Time: The Kalief Browder Story
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This series that goes behind the headlines to get to the raw truths about what happened to 16-year-old Kalief Browder, who ended up in Rikers for three years for allegedly stealing a backpack. He spent two of those year in solitary confinement, where surveillance footage — obtained by a New Yorker journalist — showed him beaten by an officer and pummeled by groups of inmates. He was under 18, had never been convicted of a crime, and never got a trial.
After several suicide attempts, in jail and after his release, his story ends tragically. But it was Browder’s story that helped lead President Obama to ban the practice of putting juveniles in solitary confinement, and prompted New York City Mayor Bill De Blasio to take action to fix a broken system.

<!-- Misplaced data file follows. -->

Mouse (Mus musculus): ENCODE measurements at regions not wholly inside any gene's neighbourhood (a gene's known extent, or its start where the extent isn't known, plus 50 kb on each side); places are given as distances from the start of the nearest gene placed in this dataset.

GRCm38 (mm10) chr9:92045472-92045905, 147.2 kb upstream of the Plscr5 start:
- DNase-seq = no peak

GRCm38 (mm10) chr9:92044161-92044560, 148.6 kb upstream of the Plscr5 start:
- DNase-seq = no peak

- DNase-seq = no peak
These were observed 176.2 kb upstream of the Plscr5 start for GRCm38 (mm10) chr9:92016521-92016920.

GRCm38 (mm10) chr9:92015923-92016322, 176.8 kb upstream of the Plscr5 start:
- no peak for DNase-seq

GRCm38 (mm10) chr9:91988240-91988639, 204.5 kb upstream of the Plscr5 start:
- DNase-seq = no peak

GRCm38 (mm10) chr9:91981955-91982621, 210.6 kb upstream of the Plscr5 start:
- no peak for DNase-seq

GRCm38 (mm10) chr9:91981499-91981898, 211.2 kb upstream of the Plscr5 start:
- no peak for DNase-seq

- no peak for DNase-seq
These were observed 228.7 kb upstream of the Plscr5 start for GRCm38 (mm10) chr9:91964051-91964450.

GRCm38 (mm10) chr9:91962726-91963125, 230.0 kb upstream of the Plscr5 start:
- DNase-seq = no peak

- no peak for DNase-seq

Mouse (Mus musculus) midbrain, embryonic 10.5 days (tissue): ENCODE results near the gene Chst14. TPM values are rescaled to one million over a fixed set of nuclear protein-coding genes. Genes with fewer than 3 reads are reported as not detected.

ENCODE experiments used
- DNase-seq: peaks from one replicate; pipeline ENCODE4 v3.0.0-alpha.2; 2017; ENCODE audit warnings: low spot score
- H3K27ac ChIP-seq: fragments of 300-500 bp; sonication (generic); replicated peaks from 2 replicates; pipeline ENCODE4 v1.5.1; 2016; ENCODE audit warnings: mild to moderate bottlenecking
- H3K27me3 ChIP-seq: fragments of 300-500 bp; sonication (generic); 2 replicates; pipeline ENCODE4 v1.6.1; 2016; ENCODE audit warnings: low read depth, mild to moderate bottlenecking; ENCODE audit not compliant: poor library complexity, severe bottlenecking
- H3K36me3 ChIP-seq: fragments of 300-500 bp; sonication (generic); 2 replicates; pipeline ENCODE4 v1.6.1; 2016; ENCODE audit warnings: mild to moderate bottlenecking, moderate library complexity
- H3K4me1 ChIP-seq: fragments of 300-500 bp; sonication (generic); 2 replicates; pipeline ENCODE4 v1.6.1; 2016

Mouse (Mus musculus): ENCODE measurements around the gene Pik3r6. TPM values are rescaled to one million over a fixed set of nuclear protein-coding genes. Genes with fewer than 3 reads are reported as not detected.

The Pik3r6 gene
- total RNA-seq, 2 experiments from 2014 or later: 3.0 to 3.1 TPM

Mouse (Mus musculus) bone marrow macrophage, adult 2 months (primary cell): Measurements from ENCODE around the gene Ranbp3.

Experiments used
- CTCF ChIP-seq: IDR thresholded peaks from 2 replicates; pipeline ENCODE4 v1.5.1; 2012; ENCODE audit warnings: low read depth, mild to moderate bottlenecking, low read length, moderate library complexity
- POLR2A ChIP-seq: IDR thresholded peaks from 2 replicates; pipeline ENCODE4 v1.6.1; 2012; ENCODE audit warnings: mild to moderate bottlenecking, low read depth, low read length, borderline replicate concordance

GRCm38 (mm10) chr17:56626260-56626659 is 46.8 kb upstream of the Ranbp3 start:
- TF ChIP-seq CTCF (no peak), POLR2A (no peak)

This is a series that needs to be seen in order to understand just how much the deck is stacked against the poor, and in particular African Americans, in our criminal justice system. It will upset and anger, but hopefully drive you to act. Here are some ways you can do that after watching this:
Black Lives Matter
NAACP Legal Defense Fund
American Civil Liberties Union
Know Your Rights Camp
From Sesali Bowen at Refinery29:
“Time is a brave moment of truth-telling that rips the band-aid of fiction off contemporary television retellings of corruption, injustice, and systemic racism in this country.” Full review.
Yourself, and that person you know posting on social media or NextDoor who seems unable to open their minds and empathize.
The rating is TV-MA, and the series shows some of the violence Browder endured while incarcerated, while also confronting head-on the psychological cost of what he endured — with some details about his multiple suicide attempts, and his final attempt, which ended in his death. It also lays bear the heavy toll it took on his family.